In a society designed for men and women, I turned out to be neither. The community and family I was raised in was just not equipped to support me unless it could define me as a girl based on the parts I was born with. But I wasn’t a girl, so I knew the support I got was conditional on a piece of false information. It was clear that I was on my own.
You can’t be born into a culture without that culture effecting you. It got in and messed with my head. My culture built the framework for my thoughts, like the words to shape my ideas, for instance.
Those words demonstrated that there was no room anywhere for ideas in which I was even a real person.
Bro, that’ll screw with ya.
(This is why building a lexicon of terms to talk about different gender identities is so important—and probably why so many more people are coming out nowadays. Having words to describe your experience makes a huge difference in being able to contemplate it—let alone discuss it.)
If your very existence is countercultural, you only have three choices:
- Stop existing
- Stand up to your entire culture
I made a decision at age 21 that I wouldn’t be the person that ended my life. Maybe I’ll tell that story someday. From that point on, that ruled out option number one.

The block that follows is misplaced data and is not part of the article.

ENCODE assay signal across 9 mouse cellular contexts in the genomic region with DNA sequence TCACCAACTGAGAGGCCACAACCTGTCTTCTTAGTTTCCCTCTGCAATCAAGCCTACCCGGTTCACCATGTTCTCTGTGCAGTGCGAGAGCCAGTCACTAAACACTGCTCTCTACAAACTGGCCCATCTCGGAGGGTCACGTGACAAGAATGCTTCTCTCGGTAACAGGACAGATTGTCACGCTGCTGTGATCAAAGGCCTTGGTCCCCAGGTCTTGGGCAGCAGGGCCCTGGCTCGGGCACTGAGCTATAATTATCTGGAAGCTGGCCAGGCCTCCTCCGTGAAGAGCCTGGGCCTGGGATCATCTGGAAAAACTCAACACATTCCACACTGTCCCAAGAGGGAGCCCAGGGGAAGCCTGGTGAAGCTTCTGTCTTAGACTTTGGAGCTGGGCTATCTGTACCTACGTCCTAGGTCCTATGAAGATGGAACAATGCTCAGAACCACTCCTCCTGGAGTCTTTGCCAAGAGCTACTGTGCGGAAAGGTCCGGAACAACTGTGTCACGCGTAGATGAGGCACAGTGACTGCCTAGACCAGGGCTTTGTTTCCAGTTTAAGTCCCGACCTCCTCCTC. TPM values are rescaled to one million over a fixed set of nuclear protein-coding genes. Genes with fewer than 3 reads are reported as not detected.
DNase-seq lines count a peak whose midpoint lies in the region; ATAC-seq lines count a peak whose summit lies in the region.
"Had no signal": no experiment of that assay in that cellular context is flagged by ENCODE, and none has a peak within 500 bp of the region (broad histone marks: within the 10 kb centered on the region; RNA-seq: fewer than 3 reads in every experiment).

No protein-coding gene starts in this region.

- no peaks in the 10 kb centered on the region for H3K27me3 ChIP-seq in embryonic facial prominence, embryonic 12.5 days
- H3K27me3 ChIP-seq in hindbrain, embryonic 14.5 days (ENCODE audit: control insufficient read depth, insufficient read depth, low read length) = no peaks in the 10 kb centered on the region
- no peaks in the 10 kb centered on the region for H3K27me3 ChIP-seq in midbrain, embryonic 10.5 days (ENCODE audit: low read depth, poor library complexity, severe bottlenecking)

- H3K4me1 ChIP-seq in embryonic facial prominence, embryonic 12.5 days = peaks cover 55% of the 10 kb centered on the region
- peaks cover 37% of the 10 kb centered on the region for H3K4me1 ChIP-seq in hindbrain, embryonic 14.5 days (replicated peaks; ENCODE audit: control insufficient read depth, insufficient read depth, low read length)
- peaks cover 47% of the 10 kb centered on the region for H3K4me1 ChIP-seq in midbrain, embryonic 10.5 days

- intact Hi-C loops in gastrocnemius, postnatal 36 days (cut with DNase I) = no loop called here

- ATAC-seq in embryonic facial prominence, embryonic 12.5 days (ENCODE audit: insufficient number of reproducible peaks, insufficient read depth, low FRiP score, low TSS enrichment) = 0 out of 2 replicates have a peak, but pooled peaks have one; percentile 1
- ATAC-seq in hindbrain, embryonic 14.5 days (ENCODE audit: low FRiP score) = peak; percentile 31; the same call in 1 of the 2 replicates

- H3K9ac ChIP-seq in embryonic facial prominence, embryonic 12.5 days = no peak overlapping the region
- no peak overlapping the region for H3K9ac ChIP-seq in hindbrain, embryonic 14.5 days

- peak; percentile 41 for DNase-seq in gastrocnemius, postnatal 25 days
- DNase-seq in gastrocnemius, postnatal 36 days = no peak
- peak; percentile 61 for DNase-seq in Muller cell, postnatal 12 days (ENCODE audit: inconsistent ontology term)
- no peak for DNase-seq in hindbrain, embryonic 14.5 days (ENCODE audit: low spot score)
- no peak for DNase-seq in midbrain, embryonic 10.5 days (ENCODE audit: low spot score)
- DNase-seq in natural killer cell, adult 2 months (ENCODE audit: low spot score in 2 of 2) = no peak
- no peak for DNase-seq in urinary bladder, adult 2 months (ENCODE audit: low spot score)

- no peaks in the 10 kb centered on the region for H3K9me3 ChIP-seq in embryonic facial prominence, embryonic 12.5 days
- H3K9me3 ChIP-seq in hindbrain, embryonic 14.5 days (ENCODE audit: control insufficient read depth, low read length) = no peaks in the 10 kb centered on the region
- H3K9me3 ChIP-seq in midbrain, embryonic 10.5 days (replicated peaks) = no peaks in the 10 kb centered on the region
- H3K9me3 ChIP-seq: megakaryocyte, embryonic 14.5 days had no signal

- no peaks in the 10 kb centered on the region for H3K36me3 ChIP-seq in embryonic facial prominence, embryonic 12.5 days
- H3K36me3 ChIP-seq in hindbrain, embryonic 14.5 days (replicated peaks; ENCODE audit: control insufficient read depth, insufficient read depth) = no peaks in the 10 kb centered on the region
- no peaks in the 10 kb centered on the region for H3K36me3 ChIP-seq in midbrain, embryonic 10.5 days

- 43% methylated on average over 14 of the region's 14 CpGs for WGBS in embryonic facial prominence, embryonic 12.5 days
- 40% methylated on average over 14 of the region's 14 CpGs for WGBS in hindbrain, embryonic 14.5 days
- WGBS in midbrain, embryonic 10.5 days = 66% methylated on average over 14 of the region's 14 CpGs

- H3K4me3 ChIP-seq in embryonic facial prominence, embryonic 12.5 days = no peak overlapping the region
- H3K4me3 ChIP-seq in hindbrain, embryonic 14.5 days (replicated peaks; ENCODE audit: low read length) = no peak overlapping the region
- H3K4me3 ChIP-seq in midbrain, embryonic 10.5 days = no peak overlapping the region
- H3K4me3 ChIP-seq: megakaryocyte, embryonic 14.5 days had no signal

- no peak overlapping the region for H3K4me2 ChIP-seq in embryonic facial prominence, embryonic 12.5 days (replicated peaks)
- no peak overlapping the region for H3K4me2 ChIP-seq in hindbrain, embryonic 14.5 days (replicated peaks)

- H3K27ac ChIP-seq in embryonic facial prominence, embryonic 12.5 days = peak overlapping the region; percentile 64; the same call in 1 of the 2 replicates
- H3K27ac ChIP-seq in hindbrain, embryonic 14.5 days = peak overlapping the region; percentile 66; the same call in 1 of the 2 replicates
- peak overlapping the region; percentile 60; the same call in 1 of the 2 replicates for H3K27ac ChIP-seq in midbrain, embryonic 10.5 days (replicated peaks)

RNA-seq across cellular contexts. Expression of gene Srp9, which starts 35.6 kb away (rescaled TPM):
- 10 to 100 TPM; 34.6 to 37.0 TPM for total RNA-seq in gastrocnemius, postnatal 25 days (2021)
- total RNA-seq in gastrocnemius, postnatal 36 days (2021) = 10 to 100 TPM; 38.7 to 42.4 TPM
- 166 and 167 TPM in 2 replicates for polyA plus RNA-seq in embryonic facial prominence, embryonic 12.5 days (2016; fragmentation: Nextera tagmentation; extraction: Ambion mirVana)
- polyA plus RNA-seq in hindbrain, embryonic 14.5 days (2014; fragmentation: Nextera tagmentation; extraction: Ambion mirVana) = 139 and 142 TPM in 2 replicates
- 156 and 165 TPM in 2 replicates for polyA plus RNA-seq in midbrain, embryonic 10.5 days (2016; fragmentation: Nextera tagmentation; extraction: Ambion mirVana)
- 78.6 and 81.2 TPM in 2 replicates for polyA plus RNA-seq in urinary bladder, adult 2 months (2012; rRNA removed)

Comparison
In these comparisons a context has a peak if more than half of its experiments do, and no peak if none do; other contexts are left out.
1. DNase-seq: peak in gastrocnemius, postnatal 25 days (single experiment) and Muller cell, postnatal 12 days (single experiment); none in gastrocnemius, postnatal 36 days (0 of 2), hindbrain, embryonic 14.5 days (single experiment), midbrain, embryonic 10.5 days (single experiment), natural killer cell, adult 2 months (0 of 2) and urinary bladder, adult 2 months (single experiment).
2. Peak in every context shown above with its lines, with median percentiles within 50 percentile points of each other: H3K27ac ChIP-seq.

You know how I feel about option number two. Truly conforming isn’t really possible; the closest you can get is to lie to yourself about who you are and die having lived a fake life. That’s a no-go.
Option number three was all I had left, but you gotta be tough as hell for that. And I’d sustained a good deal of damage right out the gate. Top it off with the fact that I’d lived among strict conservative Christians my whole life, and didn’t seek shelter from their toxic views on LGBTQ+ people because my spirituality was (and still is) very important to me. I didn’t want to abandon my beliefs. So I just took that damage, too.
I took a lot of damage.
I didn’t have the strength I needed left over for option number three.
For years, I wasn’t strong enough to manage the only option available to me. So I ended up in a creepy sort of dissociative limbo where I tried to be true to myself, but I couldn’t be myself. It was really weird, and really dark. Being able to make art is the only way I got through.
I can’t tell you how beyond worn down I got. My hair started falling out. I struggled to eat and sleep. I dropped out of school and couldn’t manage my living situation well. I fell into poverty and barely escaped homelessness. Nobody in my life had a clue what I was going through—but a lot of them sure liked to give me advice. It was meant well, but boy did other peoples’ ideas of what I needed mess with me. Especially the conservative Christian ones.
Somewhere along the lines, though, I started gaining more ground than I was losing. A few shocking experiences jolted me into intense scrambles for survival. And I got just enough help along the way in various forms from a huge variety of people—many of whom had no idea that they helped me at all.
After a slow gain with all kinds of clumsy setbacks, finally, I reached a tipping point where I felt capable of doing more of the work it took to just be.
That’s when I came out online, and that’s why I started this site, and that’s why I got top surgery, and that’s why I keep writing and speaking and sharing.
My agenda isn’t very complicated.
I’m just doing just what it takes to be me.